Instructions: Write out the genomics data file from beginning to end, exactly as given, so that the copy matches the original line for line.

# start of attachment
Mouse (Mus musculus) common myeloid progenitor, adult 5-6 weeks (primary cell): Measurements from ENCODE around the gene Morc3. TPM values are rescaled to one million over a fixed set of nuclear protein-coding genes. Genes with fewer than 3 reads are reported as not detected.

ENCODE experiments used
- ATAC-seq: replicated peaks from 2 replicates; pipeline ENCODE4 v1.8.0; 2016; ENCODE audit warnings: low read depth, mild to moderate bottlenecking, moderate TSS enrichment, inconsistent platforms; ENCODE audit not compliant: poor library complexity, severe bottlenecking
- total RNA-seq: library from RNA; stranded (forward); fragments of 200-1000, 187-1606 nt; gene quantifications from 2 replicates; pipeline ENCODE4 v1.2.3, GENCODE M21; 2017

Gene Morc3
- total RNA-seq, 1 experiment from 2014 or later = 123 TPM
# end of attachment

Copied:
Mouse (Mus musculus) common myeloid progenitor, adult 5-6 weeks (primary cell): Measurements from ENCODE around the gene Morc3. TPM values are rescaled to one million over a fixed set of nuclear protein-coding genes. Genes with fewer than 3 reads are reported as not detected.

ENCODE experiments used
- ATAC-seq: replicated peaks from 2 replicates; pipeline ENCODE4 v1.8.0; 2016; ENCODE audit warnings: low read depth, mild to moderate bottlenecking, moderate TSS enrichment, inconsistent platforms; ENCODE audit not compliant: poor library complexity, severe bottlenecking
- total RNA-seq: library from RNA; stranded (forward); fragments of 200-1000, 187-1606 nt; gene quantifications from 2 replicates; pipeline ENCODE4 v1.2.3, GENCODE M21; 2017

Gene Morc3
- total RNA-seq, 1 experiment from 2014 or later = 123 TPM